Each company overcame dozens of other entrants in the innovation competition's largest participant pool to date.

Online prehabilitation service, NLP case data summarization tool named as RWJF pitch contest champions

By Dave Muoio
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The team from Ooney makes their pitch to the judges.

Following a session of live pitch presentations and evaluations, judges have awarded Ooney and Social Impact AI Lab — New York with the top prizes in two healthcare innovation competitions focused on, respectively, home/community care and social determinants of health.

The innovation contests are part of an annual event held here at the Health 2.0 Conference in Santa Clara, and are conducted in partnership with the Robert Wood Johnson Foundation (RWJF) and Catalyst @ Health 2.0. This year’s victors were each presented with a $40,000 prize, with $25,000 and $10,000 awarded to second and third place.

“In all the years we’ve been doing this, we had the greatest number of applicants [this year],” Indu Subaiya, senior advisor and cofounder of Health 2.0, said yesterday while introducing the event. “The Home and Community-based Care Challenge drew 97 applicants, the Social Determinants of Health [Challenge] there were 114. And we had over 50 judges from a number of different disciplines of expertise — academia, non-profit, venture capital and healthcare — all weighing in.”

Ooney’s individualized surgery preparation tool was followed up by AI home caregiver assistant Wizeview and physician house call service Heal, while Social Impact AI Lab — New York’s automated case note consolidation tool won out over Community Resource Network’s SDOH profile builder and Open City Labs’ referral and enrollment aid.

Online prehabilitation to reduce surgical complications

For its pitch, Ooney demoed its online app for patients preparing to undergo surgery. By providing a selection of targeted exercises or routines, the company looks to reduce the chance of poor outcomes, explained founder Dr. Emily Finlayson.

“Every year, over 4 million operations are performed on frail older adults. That’s nearly 50% of all major high-risk operations in the US, and we know from epidemiology that older adults suffer complications at exponentially higher rates than their younger counterparts,” she said. “Research has shown that focused prehabilitation can improve outcomes after surgery, accelerate recovery, accelerate function recovery, prevent debilitating and costly complications and decrease hospital length of stay. … The problem is that this is an activity at that takes place at home, and has to have engagement at home.”

To address this challenge, Ooney’s Prehab Pal tasks patients with completing a 47-question survey about their condition and upcoming procedure. From this, the tool devises a personalized program of exercises complete with video instructions on how to complete each motion.

Of particular note are the adherence tools included within the web app, such as regular reminder emails, overview summaries of completed and upcoming tasks, online Q&A with a trainer, weekly check-in calls and other escalation protocols of the patient doesn’t check in for multiple days.

Natural language processing to intelligently compress case notes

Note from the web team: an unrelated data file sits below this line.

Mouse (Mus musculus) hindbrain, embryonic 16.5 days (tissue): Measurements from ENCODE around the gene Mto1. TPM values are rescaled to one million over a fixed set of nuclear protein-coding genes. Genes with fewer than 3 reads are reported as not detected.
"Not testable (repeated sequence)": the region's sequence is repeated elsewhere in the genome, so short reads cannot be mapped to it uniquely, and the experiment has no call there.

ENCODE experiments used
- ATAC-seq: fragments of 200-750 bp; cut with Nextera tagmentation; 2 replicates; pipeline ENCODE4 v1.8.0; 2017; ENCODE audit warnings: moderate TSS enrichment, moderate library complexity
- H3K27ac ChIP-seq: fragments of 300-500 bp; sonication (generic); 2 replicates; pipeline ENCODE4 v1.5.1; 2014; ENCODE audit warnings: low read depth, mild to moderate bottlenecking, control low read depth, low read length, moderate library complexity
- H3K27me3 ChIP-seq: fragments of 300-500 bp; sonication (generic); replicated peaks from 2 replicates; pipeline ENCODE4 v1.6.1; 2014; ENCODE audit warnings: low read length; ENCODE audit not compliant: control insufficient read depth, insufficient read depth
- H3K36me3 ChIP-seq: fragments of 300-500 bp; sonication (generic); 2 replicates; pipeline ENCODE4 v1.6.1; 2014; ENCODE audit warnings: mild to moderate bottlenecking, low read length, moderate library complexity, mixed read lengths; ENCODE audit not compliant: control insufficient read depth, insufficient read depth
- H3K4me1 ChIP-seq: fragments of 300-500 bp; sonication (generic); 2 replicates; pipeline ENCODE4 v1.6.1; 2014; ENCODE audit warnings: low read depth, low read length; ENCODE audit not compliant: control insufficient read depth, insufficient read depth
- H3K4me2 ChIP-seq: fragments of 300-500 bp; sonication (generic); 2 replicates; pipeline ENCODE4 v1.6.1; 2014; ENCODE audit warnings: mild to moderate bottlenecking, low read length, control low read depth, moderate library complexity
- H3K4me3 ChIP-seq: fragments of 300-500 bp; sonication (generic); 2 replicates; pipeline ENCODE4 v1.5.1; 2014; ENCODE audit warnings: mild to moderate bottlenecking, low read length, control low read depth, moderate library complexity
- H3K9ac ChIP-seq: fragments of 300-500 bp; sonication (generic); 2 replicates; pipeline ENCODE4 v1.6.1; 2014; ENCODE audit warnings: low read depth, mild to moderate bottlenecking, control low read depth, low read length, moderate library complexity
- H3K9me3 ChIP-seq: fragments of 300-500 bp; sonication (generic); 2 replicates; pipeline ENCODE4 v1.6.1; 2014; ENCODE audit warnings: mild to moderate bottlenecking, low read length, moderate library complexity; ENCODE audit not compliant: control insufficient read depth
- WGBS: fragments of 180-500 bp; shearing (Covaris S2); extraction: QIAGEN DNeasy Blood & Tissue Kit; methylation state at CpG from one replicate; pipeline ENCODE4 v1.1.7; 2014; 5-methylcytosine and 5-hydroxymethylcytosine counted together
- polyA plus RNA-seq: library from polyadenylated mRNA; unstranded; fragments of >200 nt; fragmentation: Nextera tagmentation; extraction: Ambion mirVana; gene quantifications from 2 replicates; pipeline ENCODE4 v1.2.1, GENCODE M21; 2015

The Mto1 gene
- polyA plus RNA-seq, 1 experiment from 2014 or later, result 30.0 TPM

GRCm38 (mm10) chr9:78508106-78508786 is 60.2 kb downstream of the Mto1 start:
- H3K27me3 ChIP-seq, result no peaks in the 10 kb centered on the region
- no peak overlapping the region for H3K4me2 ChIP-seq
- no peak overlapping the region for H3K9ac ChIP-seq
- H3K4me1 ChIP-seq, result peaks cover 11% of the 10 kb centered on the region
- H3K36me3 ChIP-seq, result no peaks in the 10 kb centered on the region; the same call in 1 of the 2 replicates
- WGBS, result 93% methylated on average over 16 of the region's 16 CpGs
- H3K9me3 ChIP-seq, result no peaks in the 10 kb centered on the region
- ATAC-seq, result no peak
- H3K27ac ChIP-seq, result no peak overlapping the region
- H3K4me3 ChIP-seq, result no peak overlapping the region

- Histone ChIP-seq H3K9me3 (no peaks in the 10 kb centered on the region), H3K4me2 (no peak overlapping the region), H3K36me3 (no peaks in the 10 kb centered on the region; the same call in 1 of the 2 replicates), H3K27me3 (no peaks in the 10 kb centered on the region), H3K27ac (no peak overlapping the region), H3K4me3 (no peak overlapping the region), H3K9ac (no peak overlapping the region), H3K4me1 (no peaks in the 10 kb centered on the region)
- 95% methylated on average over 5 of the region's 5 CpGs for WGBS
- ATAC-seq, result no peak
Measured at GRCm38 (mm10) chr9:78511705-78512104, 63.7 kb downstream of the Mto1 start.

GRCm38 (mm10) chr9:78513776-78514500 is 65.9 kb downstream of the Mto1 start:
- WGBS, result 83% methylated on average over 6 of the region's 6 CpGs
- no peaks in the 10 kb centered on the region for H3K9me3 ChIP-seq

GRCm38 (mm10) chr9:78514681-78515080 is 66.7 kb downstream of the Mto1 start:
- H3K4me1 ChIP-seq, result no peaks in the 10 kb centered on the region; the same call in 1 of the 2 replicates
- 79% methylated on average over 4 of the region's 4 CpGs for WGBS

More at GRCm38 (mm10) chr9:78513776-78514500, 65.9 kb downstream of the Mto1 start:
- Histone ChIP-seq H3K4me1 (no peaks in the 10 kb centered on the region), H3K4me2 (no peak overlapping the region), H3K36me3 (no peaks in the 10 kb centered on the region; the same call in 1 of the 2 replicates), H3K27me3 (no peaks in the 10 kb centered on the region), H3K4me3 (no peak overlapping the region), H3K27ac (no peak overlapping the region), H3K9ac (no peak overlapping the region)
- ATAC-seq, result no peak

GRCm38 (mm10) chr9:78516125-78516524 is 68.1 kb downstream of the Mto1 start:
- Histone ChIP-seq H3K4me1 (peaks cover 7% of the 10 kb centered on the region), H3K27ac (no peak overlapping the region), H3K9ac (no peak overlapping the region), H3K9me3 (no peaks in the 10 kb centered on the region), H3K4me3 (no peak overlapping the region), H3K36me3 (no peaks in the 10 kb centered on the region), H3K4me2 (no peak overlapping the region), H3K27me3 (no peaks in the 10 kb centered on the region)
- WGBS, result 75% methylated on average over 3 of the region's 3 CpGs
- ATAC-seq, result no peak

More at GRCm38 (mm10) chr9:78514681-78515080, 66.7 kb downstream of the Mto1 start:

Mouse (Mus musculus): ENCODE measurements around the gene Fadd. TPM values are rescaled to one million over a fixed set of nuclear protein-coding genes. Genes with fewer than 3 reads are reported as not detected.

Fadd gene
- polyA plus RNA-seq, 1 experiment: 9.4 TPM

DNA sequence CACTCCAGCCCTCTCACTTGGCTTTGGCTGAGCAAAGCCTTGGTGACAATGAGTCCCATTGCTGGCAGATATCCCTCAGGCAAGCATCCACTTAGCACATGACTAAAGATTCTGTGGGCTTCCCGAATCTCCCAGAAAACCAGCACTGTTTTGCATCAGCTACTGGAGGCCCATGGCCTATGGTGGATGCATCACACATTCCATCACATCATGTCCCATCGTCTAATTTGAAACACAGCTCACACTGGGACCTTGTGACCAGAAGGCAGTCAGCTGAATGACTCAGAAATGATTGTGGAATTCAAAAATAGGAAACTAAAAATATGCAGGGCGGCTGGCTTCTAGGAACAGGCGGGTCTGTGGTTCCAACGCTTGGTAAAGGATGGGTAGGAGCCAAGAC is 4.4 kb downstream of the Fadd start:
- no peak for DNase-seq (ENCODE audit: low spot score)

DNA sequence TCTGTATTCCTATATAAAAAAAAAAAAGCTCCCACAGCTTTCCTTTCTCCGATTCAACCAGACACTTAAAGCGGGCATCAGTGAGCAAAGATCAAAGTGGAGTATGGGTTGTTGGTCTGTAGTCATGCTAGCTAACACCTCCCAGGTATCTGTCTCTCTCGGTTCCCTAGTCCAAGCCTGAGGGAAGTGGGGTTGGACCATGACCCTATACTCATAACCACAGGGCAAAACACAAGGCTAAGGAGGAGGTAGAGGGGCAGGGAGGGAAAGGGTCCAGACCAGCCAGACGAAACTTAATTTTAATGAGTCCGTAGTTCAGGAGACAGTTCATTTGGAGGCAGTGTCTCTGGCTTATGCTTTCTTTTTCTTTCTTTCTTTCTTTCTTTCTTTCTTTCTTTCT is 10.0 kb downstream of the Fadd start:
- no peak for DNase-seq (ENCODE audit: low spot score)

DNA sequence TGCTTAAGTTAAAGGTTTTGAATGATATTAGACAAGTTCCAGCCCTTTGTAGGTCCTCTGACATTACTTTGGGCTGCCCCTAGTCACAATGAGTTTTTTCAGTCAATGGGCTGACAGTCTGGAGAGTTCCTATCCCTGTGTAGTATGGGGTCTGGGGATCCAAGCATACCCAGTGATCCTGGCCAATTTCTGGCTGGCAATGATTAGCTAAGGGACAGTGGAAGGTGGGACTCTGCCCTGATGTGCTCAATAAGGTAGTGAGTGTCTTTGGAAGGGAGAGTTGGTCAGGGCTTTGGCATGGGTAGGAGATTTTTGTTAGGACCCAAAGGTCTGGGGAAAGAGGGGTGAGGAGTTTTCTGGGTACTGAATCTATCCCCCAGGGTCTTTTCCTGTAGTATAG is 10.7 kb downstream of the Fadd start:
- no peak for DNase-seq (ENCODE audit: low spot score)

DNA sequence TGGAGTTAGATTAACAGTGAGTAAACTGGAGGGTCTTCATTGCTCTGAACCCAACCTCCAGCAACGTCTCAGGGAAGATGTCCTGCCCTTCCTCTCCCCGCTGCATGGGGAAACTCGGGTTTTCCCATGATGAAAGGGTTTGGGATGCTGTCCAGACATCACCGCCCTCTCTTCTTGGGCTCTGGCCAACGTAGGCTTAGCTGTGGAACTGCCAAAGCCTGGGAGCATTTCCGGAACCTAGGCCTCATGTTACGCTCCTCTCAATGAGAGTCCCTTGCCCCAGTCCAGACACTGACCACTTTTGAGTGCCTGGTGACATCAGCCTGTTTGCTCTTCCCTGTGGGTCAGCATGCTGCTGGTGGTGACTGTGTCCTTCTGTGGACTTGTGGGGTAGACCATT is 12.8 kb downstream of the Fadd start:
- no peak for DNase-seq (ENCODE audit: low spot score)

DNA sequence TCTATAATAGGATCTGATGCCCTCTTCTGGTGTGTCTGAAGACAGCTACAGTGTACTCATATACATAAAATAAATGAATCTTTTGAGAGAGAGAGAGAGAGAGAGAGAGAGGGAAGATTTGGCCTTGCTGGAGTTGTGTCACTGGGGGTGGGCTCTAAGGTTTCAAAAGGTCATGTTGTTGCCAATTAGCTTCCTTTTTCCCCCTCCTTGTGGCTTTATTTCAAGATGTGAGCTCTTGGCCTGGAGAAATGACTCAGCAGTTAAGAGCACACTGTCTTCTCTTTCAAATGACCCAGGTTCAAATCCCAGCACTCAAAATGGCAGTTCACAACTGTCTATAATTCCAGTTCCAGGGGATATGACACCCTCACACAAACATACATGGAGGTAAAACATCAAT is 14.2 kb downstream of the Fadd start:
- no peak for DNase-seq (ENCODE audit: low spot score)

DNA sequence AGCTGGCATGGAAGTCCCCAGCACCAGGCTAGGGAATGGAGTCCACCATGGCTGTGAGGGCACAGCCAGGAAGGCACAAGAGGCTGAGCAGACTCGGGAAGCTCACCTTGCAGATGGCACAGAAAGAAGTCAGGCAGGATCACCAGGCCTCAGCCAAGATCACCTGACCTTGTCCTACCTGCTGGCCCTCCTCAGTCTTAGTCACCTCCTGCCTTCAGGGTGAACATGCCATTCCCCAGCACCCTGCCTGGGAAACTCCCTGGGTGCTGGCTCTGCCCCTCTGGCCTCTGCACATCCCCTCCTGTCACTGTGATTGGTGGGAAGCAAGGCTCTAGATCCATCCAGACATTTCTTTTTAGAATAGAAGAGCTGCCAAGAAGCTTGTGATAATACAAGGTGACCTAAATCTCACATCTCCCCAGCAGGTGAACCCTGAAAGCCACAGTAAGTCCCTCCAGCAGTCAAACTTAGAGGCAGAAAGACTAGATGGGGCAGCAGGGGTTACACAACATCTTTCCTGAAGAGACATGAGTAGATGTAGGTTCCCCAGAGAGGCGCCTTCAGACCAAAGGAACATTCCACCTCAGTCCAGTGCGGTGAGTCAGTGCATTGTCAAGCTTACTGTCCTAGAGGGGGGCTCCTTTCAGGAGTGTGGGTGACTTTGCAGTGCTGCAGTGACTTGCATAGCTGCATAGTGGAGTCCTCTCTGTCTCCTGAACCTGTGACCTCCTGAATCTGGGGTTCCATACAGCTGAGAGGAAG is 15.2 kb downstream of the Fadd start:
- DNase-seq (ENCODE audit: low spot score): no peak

The event’s second winner was Social Impact AI Lab — New York, a collaboration between non-profit provider MercyFirst, software services firm Augmented Intelligence and other local human service agencies. Together, the groups built a tool that scans a large volume of social work case notes and records to generate an easy-to-read case summary for service providers. Along with a top-level timeline of major events, the platform user is also shown a timeline graph displaying a quantified risk value, which they can use to hone in on past events that may have caused a family’s risk to spike and quickly understand the most pertinent aspects of their case history.

“What’s going on beneath the surface is the application of natural language processing AI. AI systems are trained to understand context from raw data,” Marty Elisco, CEO of Augmented Intelligence, said. “We take millions of case notes from the agencies we work with to train them on child welfare content, so when a new case … come[s] in we’ll know what to work for — particularly, SDOH factors that are presented to the case worker in a way so they can quickly get up speed on the case.”

Elisco and MercyFirst Chief Data Officer Besa Bauta said that the current plan is to ensure that the tool is performing well within the New York region, and then build a replicable model for broader application.

Responding to questions from the judges, the pair highlighted their tool’s potential for time savings among social case workers as its major value add. However, they made it clear that this capability shouldn’t result in greater caseloads, but rather a chance for these workers to spend more time with their charges and improve the services being provided.

“I don’t want them to do have 30 families, I want them to do the best job they can with five to 10 families,” Bauta said. “Our goal is to provide better care to help so they’re not in foster care … so I want them to be able to pick up that information so that we’re providing greater care, greater community collaboration, so they can return to their homes.”

“It’s much less about quantity and value, than it is about quality of care by picking up the information they need to make decisions,” Elisco added.